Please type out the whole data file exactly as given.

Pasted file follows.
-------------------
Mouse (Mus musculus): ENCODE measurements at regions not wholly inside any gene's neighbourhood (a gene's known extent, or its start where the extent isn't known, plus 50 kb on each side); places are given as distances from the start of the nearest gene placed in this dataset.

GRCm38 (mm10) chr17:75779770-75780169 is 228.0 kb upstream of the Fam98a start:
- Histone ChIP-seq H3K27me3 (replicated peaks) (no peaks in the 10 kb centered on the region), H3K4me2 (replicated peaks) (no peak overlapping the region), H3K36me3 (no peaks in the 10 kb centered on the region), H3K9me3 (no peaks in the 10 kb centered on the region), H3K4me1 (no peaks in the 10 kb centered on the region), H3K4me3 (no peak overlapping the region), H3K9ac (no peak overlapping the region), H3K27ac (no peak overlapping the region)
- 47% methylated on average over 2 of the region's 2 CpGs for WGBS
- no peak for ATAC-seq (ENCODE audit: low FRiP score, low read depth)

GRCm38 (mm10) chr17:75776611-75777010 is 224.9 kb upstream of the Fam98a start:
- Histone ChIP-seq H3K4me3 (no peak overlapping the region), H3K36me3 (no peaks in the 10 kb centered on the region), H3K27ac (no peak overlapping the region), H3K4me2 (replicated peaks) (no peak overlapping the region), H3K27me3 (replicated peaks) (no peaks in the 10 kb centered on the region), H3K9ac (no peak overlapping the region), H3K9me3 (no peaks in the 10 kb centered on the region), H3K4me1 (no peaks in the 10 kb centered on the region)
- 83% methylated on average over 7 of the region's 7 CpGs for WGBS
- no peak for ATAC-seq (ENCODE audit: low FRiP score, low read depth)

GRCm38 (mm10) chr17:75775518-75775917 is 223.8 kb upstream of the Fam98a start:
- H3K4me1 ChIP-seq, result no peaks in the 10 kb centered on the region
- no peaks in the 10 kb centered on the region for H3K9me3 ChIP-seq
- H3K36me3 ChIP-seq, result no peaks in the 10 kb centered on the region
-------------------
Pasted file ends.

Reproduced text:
Mouse (Mus musculus): ENCODE measurements at regions not wholly inside any gene's neighbourhood (a gene's known extent, or its start where the extent isn't known, plus 50 kb on each side); places are given as distances from the start of the nearest gene placed in this dataset.

GRCm38 (mm10) chr17:75779770-75780169 is 228.0 kb upstream of the Fam98a start:
- Histone ChIP-seq H3K27me3 (replicated peaks) (no peaks in the 10 kb centered on the region), H3K4me2 (replicated peaks) (no peak overlapping the region), H3K36me3 (no peaks in the 10 kb centered on the region), H3K9me3 (no peaks in the 10 kb centered on the region), H3K4me1 (no peaks in the 10 kb centered on the region), H3K4me3 (no peak overlapping the region), H3K9ac (no peak overlapping the region), H3K27ac (no peak overlapping the region)
- 47% methylated on average over 2 of the region's 2 CpGs for WGBS
- no peak for ATAC-seq (ENCODE audit: low FRiP score, low read depth)

GRCm38 (mm10) chr17:75776611-75777010 is 224.9 kb upstream of the Fam98a start:
- Histone ChIP-seq H3K4me3 (no peak overlapping the region), H3K36me3 (no peaks in the 10 kb centered on the region), H3K27ac (no peak overlapping the region), H3K4me2 (replicated peaks) (no peak overlapping the region), H3K27me3 (replicated peaks) (no peaks in the 10 kb centered on the region), H3K9ac (no peak overlapping the region), H3K9me3 (no peaks in the 10 kb centered on the region), H3K4me1 (no peaks in the 10 kb centered on the region)
- 83% methylated on average over 7 of the region's 7 CpGs for WGBS
- no peak for ATAC-seq (ENCODE audit: low FRiP score, low read depth)

GRCm38 (mm10) chr17:75775518-75775917 is 223.8 kb upstream of the Fam98a start:
- H3K4me1 ChIP-seq, result no peaks in the 10 kb centered on the region
- no peaks in the 10 kb centered on the region for H3K9me3 ChIP-seq
- H3K36me3 ChIP-seq, result no peaks in the 10 kb centered on the region